Portsmouth called to 'shine a light' and honour 80th anniversary of HMS Hood's sinking

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FAMILIES across Portsmouth are being urged to ‘shine a light’ in tribute to a renowned Royal Navy warship destroyed during the Second World War.

Battlecruiser HMS Hood was destroyed by the German battleship Bismarck in the Denmark Strait on May 24, 1941.

Only three of its 1,418 crew survived, making it the worst loss of life from a single British warship.

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More than 250 of Hood’s crew came from the Hampshire area, with many of them being in their teens when they died.

HMS Hood entering Vancouver harbour. UndatedHMS Hood entering Vancouver harbour. Undated
HMS Hood entering Vancouver harbour. Undated

Now, as the tragedy approaches its 80th anniversary, relatives of those killed on the ‘The Mighty Hood’ have asked the vessel’s home city to honour its loss by lighting candles in memory of the ship.

Rear Admiral Philip Wilcocks, president of the HMS Hood Association – which is behind the plea – lost his uncle Erik when the ship was sunk.

He said: ‘The sinking of HMS Hood was devastating. Hood’s loss was the largest single loss of life in the navy’s history.

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‘1,415 men died, including my uncle Erik, who was a 19-year-old gunnery rating on one of Hood’s four-inch guns.

5th May 1941:  The last picture of HMS Hood seen from HMS Prince of Wales as she went into action against the German battleship 'Bismarck'.  (Photo by Keystone/Getty Images)5th May 1941:  The last picture of HMS Hood seen from HMS Prince of Wales as she went into action against the German battleship 'Bismarck'.  (Photo by Keystone/Getty Images)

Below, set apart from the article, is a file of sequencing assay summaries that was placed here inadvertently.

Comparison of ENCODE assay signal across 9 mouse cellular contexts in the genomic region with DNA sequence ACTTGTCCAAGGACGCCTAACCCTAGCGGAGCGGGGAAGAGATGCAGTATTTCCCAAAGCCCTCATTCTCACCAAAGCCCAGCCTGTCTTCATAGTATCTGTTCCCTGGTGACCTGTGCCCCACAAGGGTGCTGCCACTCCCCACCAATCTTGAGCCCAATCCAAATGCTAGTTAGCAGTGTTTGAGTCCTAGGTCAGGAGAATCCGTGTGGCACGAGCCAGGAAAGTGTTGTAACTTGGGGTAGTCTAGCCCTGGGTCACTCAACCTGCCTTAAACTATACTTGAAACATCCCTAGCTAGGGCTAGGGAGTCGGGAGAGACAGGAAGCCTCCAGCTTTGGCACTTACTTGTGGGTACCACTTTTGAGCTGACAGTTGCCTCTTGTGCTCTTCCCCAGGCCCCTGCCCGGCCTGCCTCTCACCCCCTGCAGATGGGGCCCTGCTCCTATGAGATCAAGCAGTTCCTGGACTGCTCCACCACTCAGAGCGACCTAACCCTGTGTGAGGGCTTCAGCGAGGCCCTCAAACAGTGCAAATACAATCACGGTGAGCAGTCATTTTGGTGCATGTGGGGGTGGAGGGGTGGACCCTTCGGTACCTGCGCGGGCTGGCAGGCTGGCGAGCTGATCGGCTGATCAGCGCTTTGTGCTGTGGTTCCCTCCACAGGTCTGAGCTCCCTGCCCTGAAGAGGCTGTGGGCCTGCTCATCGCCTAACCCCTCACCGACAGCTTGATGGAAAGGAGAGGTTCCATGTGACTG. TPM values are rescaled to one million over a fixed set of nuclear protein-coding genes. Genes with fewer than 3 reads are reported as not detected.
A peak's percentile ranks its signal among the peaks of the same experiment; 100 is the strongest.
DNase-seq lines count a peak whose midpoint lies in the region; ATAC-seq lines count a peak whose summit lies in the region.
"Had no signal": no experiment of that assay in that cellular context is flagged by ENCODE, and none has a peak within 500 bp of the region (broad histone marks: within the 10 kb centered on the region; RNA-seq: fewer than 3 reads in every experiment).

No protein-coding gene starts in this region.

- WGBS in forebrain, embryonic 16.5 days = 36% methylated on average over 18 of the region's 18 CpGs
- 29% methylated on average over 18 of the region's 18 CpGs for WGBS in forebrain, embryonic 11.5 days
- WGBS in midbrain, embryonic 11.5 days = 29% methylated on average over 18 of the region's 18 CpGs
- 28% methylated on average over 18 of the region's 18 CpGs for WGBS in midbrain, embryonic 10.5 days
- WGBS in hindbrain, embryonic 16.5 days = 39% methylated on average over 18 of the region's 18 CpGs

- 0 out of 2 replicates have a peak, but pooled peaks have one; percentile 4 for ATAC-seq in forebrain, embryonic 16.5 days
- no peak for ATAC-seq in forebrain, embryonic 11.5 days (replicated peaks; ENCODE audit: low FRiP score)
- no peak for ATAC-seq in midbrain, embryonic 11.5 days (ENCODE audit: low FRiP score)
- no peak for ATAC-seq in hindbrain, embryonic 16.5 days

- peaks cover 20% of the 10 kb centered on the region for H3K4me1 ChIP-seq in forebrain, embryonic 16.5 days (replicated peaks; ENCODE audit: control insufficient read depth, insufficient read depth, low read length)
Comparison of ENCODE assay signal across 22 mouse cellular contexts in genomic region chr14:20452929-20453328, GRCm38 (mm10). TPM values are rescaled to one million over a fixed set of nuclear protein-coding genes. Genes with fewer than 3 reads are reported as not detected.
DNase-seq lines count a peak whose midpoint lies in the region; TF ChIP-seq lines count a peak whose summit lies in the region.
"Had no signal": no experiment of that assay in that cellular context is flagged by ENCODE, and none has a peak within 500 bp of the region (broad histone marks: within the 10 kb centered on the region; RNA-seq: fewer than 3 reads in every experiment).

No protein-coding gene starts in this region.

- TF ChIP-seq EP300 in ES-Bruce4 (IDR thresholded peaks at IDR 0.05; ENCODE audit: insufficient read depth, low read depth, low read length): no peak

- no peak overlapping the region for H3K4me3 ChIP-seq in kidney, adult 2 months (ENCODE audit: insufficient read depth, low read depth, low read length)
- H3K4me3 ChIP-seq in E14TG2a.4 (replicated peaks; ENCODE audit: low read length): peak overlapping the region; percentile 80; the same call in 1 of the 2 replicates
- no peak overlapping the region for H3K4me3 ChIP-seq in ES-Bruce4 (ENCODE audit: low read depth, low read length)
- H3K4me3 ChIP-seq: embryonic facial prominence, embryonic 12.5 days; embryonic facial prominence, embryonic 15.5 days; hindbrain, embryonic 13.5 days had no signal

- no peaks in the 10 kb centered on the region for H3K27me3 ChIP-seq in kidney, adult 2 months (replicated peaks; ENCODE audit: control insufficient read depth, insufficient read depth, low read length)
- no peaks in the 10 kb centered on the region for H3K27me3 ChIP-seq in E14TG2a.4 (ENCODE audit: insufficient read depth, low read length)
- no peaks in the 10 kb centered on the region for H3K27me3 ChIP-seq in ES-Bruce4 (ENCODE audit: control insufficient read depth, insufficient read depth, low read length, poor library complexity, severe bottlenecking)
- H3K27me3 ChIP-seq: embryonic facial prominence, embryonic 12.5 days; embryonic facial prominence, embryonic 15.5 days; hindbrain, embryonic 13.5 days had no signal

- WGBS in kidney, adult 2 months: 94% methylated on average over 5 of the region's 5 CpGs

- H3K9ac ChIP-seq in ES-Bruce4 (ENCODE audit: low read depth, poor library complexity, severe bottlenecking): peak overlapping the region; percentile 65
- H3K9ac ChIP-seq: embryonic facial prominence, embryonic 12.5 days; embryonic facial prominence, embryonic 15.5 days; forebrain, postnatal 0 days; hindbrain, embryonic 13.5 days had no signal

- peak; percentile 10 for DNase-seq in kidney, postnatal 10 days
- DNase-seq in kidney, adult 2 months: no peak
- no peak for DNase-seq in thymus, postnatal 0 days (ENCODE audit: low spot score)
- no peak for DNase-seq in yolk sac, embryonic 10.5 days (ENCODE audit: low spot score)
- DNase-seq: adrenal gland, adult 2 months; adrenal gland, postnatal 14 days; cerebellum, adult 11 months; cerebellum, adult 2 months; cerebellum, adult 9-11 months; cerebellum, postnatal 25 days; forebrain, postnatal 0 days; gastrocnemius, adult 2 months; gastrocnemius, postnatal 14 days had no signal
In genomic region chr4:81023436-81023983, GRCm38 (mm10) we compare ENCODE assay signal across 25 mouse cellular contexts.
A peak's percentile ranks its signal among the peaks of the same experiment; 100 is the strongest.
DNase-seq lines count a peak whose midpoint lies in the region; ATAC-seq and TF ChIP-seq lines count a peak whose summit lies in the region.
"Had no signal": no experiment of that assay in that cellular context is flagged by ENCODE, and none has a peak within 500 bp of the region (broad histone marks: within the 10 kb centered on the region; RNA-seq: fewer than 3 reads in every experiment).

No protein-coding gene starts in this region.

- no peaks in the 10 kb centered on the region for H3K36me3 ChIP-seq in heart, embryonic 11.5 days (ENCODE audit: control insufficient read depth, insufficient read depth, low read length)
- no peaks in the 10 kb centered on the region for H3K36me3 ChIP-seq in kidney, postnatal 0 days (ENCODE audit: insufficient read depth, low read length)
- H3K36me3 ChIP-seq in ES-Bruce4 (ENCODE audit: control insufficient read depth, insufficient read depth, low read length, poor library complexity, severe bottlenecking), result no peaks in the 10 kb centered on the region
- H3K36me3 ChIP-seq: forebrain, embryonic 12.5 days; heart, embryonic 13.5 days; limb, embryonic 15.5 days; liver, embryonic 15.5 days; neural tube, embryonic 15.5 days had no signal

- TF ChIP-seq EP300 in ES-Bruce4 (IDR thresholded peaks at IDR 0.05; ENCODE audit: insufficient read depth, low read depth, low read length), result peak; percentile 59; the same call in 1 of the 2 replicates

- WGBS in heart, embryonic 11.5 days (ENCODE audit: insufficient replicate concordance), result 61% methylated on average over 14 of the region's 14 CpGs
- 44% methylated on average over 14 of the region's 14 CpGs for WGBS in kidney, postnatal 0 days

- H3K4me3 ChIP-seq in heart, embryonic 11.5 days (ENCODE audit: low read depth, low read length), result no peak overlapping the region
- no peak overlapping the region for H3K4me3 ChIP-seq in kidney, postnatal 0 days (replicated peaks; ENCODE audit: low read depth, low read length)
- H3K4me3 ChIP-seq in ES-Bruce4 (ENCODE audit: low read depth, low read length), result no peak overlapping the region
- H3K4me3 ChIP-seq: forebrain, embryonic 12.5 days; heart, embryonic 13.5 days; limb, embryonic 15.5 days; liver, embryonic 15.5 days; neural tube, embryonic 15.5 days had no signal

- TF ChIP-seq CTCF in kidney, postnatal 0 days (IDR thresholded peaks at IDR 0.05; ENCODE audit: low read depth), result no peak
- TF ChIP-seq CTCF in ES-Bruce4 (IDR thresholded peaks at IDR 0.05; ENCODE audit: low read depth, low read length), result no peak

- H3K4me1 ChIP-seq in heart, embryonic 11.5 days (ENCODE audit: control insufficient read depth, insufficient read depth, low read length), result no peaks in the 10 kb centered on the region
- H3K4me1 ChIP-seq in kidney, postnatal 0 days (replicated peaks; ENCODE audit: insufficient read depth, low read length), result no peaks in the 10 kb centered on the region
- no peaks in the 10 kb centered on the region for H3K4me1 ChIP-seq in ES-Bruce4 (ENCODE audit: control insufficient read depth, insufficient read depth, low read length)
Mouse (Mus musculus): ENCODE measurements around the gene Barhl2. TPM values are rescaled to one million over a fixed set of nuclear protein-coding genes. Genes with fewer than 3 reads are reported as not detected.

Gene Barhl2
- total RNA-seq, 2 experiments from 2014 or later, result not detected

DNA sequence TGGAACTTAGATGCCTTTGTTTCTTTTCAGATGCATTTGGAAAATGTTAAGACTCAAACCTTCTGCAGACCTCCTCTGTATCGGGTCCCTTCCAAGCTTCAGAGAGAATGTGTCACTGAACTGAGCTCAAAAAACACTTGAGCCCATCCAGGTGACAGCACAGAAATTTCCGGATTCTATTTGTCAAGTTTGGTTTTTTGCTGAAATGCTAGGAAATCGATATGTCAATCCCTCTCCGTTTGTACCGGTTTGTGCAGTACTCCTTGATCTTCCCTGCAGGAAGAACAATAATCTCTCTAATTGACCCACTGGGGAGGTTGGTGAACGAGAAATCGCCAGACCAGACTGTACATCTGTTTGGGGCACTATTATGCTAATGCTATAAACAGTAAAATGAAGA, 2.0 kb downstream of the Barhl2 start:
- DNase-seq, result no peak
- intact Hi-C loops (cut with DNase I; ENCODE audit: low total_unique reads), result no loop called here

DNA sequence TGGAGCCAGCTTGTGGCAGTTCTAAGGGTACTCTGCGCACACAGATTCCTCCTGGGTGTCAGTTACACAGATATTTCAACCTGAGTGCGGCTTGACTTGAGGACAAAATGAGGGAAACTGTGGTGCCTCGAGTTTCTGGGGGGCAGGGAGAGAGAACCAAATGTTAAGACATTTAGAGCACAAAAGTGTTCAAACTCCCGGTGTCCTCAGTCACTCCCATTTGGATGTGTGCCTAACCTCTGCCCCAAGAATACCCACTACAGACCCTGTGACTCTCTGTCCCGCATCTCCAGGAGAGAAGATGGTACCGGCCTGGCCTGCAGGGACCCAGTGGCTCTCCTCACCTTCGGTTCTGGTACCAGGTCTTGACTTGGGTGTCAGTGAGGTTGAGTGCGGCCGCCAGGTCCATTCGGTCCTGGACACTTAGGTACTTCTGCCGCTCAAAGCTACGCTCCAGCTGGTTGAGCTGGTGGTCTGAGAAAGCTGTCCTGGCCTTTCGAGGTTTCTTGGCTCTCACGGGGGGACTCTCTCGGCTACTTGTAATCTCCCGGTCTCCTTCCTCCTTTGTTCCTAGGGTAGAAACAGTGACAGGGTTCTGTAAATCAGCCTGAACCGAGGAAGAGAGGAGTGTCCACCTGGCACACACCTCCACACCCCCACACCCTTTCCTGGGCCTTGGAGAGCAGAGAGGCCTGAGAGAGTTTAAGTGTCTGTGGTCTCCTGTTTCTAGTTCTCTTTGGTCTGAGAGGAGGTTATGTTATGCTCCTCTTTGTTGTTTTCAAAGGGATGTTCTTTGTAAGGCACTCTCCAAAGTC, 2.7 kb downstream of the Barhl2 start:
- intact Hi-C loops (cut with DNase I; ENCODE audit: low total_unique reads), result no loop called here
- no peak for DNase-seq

5th May 1941: The last picture of HMS Hood seen from HMS Prince of Wales as she went into action against the German battleship 'Bismarck'. (Photo by Keystone/Getty Images)

‘Of the 1,415 people killed, 256 were from Hampshire, with most of those being from the Portsmouth area.

‘This is an opportunity for us to remember those who died at sea. Unlike so many on land, there are no gravestones at sea. The only permanent memorial is the bell of HMS Hood. So it’s so important we don’t forget those who paid the ultimate sacrifice.’

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Hood was the final battlecruiser built for the Royal Navy and up until the construction of the two new Queen Elizabeth-class aircraft carriers, she had been the largest vessel ever built for the Senior Service.

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The ship, which had been based in Portsmouth from 1932, was revered as the most powerful warship in the world, earning the nickname ‘The Mighty Hood’.

But she was destroyed by the Bismarck, which pummeled her with shell fire causing a cataclysmic explosion near one of Hood’s ammunition magazines.

Bismarck was destroyed by the Royal Navy three days later. But the sinking of Hood had scarred the nation.

Alex Ray, a committee member of the HMS Hood Association, said: ‘Everyone remembered where they were when they heard the news Hood had sunk.

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‘It was that generation’s JFK or Twin Towers moment. There were stories of grown men breaking down in tears and weeping over what had happened.

‘It was a massive shock to the country. No-one expected it.’

Traditional commemorations in Portsmouth to honour the loss of the ship had to be postponed due to the coronavirus pandemic.

Alex added this anniversary was likely going to be the last significant one involving relatives who knew some of those who died on the ship.

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Those keen on supporting the commemorations are being urged to visit the HMS Hood Association’s website to find out more about how they can take part in the tributes.

A film marking the 80th anniversary, entitled 'HMS Hood - Mighty Then, Mighty Now', will be available freely via the association’s website and on YouTube, from around the anniversary date.

Looking for the latest Royal Navy updates from Portsmouth? Join our new Royal Navy news Facebook group to keep up to date.

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